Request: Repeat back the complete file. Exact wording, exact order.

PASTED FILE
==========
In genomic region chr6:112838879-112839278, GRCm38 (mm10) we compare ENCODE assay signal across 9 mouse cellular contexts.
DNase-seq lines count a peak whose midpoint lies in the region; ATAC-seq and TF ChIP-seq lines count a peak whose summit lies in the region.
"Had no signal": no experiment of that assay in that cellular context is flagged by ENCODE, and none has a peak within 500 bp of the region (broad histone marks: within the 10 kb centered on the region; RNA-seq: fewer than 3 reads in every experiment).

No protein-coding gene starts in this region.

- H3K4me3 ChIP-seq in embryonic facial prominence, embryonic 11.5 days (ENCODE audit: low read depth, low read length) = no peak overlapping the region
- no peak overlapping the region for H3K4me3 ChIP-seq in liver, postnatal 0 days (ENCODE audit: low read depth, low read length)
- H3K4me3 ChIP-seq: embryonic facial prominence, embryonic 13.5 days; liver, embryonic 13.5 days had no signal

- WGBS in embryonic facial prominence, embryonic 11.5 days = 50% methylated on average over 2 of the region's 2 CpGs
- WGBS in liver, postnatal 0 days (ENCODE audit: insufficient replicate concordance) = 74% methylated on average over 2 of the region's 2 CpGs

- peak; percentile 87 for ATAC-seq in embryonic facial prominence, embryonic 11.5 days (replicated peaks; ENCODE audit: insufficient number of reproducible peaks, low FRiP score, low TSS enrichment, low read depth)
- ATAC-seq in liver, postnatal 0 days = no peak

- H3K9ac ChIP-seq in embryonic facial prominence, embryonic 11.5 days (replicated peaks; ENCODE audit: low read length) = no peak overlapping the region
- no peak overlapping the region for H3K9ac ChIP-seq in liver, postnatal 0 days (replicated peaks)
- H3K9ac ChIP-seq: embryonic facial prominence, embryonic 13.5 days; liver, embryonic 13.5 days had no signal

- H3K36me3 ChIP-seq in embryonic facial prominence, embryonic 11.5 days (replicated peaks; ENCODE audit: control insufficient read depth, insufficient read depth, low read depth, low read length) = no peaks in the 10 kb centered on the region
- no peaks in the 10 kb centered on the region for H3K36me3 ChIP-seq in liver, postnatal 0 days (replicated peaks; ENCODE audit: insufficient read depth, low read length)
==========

In genomic region chr6:112838879-112839278, GRCm38 (mm10) we compare ENCODE assay signal across 9 mouse cellular contexts.
DNase-seq lines count a peak whose midpoint lies in the region; ATAC-seq and TF ChIP-seq lines count a peak whose summit lies in the region.
"Had no signal": no experiment of that assay in that cellular context is flagged by ENCODE, and none has a peak within 500 bp of the region (broad histone marks: within the 10 kb centered on the region; RNA-seq: fewer than 3 reads in every experiment).

No protein-coding gene starts in this region.

- H3K4me3 ChIP-seq in embryonic facial prominence, embryonic 11.5 days (ENCODE audit: low read depth, low read length) = no peak overlapping the region
- no peak overlapping the region for H3K4me3 ChIP-seq in liver, postnatal 0 days (ENCODE audit: low read depth, low read length)
- H3K4me3 ChIP-seq: embryonic facial prominence, embryonic 13.5 days; liver, embryonic 13.5 days had no signal

- WGBS in embryonic facial prominence, embryonic 11.5 days = 50% methylated on average over 2 of the region's 2 CpGs
- WGBS in liver, postnatal 0 days (ENCODE audit: insufficient replicate concordance) = 74% methylated on average over 2 of the region's 2 CpGs

- peak; percentile 87 for ATAC-seq in embryonic facial prominence, embryonic 11.5 days (replicated peaks; ENCODE audit: insufficient number of reproducible peaks, low FRiP score, low TSS enrichment, low read depth)
- ATAC-seq in liver, postnatal 0 days = no peak

- H3K9ac ChIP-seq in embryonic facial prominence, embryonic 11.5 days (replicated peaks; ENCODE audit: low read length) = no peak overlapping the region
- no peak overlapping the region for H3K9ac ChIP-seq in liver, postnatal 0 days (replicated peaks)
- H3K9ac ChIP-seq: embryonic facial prominence, embryonic 13.5 days; liver, embryonic 13.5 days had no signal

- H3K36me3 ChIP-seq in embryonic facial prominence, embryonic 11.5 days (replicated peaks; ENCODE audit: control insufficient read depth, insufficient read depth, low read depth, low read length) = no peaks in the 10 kb centered on the region
- no peaks in the 10 kb centered on the region for H3K36me3 ChIP-seq in liver, postnatal 0 days (replicated peaks; ENCODE audit: insufficient read depth, low read length)